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Is there even a point in buying in B.C.


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I just sent an email to Victoria Segway Tours including your link to ICBC and asked them where I can ride it. If they offer tours they would know the laws and the class a Ninebot One is in. Maybe it is a motorized bicycle as the link just says pedals, not that they have to rotate. Few replies?;  that may be because so few on this forum live in BC. I have a mental image of the local socialist storm troops tasering me off it....... 

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I never thought of that. and also didn't know there was any of these products in B.C. Thank you 

I just sent an email to Victoria Segway Tours including your link to ICBC and asked them where I can ride it. If they offer tours they would know the laws and the class a Ninebot One is in. Maybe it is a motorized bicycle as the link just says pedals, not that they have to rotate. Few replies?;  that may be because so few on this forum live in BC. I have a mental image of the local socialist storm troops tasering me off it....... 

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Here is an interesting discussion that is off our topic but gives some insight into the thinking that exists in the legal system and BC laws regarding low power vehicles. It seems that EU's are not even classed in BC! I can't find any definition that fits them.

http://www.meetup.com/Electric-Bicycles/messages/boards/thread/25174522

I still haven't heard a response from a commercial operator and I would guess they would not want to stick their neck out with an opinion unless you were standing in front of them with $$$ to spend.

 

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14 views not one comment .

​A title that looks like a question - then only a link to a PDF, seems to be a legal issue I have no idea about, so why would I make a comment. Now I made one :)

Edited by manuelz
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This is part of what I got from a company that does Segway tours on the island:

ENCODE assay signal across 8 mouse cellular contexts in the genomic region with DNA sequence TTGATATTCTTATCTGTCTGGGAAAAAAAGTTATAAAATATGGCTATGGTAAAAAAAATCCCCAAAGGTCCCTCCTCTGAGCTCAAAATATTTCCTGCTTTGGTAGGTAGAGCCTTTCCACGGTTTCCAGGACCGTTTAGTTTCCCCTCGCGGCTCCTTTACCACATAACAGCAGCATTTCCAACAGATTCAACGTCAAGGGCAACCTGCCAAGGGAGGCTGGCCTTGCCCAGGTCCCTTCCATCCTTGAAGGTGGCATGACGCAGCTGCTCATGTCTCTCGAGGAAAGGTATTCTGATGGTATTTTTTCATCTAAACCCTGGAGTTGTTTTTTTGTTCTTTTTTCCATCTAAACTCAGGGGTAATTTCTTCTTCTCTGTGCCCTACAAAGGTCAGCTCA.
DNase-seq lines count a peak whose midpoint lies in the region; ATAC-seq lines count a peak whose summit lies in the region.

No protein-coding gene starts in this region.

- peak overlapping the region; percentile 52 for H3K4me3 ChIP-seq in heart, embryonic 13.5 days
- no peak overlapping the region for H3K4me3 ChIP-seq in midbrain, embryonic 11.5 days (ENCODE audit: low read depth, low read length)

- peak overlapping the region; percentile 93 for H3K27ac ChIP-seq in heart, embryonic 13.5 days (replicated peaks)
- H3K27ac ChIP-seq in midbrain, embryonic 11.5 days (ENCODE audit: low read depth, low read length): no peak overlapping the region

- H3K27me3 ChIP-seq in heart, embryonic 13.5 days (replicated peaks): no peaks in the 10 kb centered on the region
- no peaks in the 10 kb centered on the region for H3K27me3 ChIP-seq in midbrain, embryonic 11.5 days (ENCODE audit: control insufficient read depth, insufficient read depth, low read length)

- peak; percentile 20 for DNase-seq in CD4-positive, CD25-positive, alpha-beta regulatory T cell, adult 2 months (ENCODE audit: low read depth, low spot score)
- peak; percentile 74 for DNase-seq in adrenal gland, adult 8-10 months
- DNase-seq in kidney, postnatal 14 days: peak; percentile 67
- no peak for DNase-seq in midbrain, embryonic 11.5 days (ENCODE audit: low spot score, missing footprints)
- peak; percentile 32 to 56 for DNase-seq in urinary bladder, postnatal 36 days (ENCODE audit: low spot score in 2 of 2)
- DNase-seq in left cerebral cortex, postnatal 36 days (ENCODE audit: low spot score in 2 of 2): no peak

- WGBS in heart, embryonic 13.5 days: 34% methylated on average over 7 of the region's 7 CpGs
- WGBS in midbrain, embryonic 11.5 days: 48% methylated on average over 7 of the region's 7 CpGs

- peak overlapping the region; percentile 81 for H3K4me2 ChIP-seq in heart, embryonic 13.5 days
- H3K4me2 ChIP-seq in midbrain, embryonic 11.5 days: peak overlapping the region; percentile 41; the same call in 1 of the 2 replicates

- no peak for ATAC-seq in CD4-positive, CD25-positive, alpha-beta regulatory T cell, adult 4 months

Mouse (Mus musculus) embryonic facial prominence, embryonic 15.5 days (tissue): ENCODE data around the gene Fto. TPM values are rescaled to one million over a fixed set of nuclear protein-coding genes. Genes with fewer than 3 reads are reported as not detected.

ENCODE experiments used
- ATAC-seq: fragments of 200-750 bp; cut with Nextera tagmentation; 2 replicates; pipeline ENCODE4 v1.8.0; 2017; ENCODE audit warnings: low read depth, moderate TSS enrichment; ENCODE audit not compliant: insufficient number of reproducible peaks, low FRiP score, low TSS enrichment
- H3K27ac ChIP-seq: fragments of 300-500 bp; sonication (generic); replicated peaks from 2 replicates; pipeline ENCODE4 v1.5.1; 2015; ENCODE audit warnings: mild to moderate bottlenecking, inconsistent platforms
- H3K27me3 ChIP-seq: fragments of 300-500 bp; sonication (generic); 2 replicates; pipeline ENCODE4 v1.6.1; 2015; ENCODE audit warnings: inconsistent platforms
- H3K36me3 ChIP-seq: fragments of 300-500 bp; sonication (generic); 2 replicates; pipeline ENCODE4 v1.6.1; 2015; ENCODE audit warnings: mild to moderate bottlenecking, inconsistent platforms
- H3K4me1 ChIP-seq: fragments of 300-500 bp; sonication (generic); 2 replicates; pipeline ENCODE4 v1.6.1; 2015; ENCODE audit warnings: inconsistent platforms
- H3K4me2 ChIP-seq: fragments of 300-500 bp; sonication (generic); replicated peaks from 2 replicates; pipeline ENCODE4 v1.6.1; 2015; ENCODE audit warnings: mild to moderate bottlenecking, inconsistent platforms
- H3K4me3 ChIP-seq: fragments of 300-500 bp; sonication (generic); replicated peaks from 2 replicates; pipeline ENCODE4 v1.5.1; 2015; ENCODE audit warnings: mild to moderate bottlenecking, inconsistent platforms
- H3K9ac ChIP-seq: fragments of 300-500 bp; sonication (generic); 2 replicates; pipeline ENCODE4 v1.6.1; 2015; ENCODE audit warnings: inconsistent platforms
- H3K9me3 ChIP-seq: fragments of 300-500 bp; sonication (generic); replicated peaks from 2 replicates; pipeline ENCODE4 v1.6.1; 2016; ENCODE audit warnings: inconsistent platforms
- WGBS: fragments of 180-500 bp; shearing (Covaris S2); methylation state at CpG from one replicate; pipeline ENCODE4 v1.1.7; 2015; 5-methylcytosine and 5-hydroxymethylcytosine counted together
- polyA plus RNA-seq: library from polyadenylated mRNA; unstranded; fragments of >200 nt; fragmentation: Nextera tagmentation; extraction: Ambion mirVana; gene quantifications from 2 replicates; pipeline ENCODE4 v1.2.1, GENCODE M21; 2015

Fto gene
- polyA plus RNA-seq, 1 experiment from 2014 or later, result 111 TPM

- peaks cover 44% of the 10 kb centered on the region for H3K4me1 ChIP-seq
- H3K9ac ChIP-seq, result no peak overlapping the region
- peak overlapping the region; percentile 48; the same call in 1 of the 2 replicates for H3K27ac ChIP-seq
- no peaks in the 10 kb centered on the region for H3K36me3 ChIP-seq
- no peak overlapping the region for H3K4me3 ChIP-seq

You are correct about the laws however.  But in Nanaimo they have a bylaw that allows the Segway in their parks and on trails as a cycle defined as a two wheeled device human or electric powered.  Sidewalks and crosswalks are technically prohibited.  However, we know of a few people that use them as their primary transportation due to disability and have no issues.  We believe that if people get out and use them, are respectful and courteous they are not likely to have issues and frankly, it is probably the only way the laws will get changed.  Mike gets out and uses it frequently for trips to the mall or to just get out and enjoy the scenery!

 

The Ninebot One, we believe is a little different.  While it operates the same as a Segway it is more like a cycle and can probably be more easily be considered as one and you are less likely to have issues.  However, we have not got any documentation or verbal conversations with anyone of any substance to back up that belief.  One can only believe that common sense has to prevail sometimes!

I guess it's small enough not to attract the attention of the gendarmes.  Still. It only takes one overzealous officer to spoil your day. Wheel? What wheel? This my hatbox....errr..... lunch box..... C'mon, we can't more of a safety hazard than those old codgers on the four wheel scooters. Can't see, can't hear, think they are still driving a car.

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​A title that looks like a question - then only a link to a PDF, seems to be a legal issue I have no idea about, so why would I make a comment. Now I made one :)

​Lol you've got a point there. but i expect at least one EU owner has had a run in with johnny law at least once, wondering what their standpoint had been on them so far. EIther way pretty sure I'm going to stick with the "This is an electric motor assisted cycle officer " and I will probably buy a 480watt sticker jsut for the fun of it